Comparative Legal Scholarship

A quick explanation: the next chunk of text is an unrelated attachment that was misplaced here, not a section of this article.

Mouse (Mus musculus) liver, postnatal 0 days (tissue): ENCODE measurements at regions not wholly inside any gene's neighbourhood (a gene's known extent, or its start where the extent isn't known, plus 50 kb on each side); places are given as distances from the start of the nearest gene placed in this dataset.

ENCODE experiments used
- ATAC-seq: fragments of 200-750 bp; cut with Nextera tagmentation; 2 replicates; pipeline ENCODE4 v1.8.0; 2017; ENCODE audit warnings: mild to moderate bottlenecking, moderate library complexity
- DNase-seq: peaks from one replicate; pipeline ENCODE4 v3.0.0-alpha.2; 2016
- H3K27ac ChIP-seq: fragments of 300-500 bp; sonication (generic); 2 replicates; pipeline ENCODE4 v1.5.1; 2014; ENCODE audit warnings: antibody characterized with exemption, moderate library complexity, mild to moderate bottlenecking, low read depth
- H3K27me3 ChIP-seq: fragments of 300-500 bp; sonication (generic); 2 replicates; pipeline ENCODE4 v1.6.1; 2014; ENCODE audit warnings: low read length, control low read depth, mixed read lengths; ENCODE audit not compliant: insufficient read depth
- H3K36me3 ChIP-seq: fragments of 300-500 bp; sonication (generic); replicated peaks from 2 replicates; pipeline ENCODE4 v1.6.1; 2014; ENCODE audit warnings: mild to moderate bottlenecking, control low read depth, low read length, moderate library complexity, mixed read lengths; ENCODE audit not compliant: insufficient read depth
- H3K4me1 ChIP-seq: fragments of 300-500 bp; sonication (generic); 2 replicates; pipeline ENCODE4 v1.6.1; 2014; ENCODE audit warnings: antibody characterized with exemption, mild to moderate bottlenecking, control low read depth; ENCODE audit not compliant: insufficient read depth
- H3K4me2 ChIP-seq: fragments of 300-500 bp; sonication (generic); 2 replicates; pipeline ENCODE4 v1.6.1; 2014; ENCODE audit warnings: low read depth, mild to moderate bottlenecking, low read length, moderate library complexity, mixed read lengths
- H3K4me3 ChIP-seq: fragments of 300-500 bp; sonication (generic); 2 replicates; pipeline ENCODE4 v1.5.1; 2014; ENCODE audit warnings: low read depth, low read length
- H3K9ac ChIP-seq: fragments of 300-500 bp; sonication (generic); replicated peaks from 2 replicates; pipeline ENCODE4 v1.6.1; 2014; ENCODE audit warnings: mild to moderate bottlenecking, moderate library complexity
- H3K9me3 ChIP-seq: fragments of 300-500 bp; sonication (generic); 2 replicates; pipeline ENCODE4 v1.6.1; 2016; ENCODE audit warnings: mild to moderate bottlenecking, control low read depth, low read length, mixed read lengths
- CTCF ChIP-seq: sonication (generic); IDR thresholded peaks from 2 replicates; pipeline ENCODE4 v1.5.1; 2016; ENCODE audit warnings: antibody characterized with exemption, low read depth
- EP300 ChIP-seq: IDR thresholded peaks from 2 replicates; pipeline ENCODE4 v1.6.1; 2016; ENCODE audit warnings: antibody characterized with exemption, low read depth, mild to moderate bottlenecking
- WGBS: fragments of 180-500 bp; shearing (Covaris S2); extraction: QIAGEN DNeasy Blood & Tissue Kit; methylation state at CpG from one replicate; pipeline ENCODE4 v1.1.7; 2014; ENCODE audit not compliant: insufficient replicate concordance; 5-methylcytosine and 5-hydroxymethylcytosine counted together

One of the most remarkable features about the study of law, whether in the course of legal education or by way of legal scholarship, has been its intensely national orientation. Even comparative law has, more often than not, been seen as an extension of the study of national law. By looking overseas, by looking at other legal systems, it has been hoped to benefit the national legal system of the observer, offering suggestions for future developments, provid- ing warnings of possible difficulties, giving an opportunity to stand back from one’s own national system and look at it more critically, but not to remove it from first place on the agenda. Comparative studies have been largely justified in terms of the benefit they bring to the national legal system. In some areas it is easy to see why. In countries that have adopted codes or constitutions which originated in another system, it has been natural for legal scholars to look at the way that system has developed and has been developed in its original habitat. This applies particularly to those systems in which legal scholarship has a major part to play in the practical working of the system, where the courts pay great attention to doctrine and where it is legal scholars who are mainly responsible for the analysis and development of doctrine. And where doctrine plays a major role, the incentive to see the way it has developed elsewhere is reinforced by the notion that the development of doctrine is in some way sci- entific – that is, it does not depend on the accidents of time and place, though it is often not scientific in another equally important sense that doctrine is tested empirically to see what impact it has had in practice, how effective the law and the legal system have been in dealing with the problems facing it, not simply the technical doctrinal problems but the social and economic problems that lie behind them, or to see what other factors have played a part in decid- ing outcomes.